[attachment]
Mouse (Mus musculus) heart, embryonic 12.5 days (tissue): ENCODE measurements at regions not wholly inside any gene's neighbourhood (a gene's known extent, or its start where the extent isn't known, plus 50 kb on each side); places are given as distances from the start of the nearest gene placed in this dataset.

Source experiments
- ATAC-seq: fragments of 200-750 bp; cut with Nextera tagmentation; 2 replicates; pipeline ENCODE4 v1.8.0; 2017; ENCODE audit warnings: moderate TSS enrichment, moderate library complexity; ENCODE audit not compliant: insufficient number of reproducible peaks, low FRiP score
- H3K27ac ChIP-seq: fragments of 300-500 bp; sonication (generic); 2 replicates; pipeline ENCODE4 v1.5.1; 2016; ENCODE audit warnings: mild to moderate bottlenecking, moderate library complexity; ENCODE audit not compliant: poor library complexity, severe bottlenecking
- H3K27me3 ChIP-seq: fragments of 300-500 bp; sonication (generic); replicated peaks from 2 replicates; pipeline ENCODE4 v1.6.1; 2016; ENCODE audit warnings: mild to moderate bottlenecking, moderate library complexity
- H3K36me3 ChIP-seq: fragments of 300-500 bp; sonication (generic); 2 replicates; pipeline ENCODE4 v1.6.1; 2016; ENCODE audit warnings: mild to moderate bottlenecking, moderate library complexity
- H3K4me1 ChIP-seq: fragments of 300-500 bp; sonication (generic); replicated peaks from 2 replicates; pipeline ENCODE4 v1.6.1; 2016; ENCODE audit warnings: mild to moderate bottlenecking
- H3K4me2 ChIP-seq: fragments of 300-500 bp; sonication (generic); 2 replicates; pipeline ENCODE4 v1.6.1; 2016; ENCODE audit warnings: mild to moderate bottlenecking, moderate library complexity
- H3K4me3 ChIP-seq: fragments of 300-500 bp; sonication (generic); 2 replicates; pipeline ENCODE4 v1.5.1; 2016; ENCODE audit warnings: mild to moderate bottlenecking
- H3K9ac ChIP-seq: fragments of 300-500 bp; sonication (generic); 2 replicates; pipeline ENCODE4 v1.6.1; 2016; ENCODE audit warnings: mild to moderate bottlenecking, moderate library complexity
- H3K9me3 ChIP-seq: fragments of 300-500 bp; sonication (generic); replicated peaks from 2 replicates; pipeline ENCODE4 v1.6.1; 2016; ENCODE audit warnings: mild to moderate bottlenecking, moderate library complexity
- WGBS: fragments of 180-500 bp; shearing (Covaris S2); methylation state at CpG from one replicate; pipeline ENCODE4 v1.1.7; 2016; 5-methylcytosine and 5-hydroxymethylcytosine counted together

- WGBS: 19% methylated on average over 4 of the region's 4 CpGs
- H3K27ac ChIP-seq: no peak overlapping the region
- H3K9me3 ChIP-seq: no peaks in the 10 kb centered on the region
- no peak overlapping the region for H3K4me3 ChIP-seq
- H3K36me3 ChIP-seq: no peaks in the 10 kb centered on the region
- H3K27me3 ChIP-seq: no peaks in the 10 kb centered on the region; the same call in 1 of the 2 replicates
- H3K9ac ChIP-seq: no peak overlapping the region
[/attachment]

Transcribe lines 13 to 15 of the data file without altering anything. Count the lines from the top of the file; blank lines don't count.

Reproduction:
- WGBS: 19% methylated on average over 4 of the region's 4 CpGs
- H3K27ac ChIP-seq: no peak overlapping the region
- H3K9me3 ChIP-seq: no peaks in the 10 kb centered on the region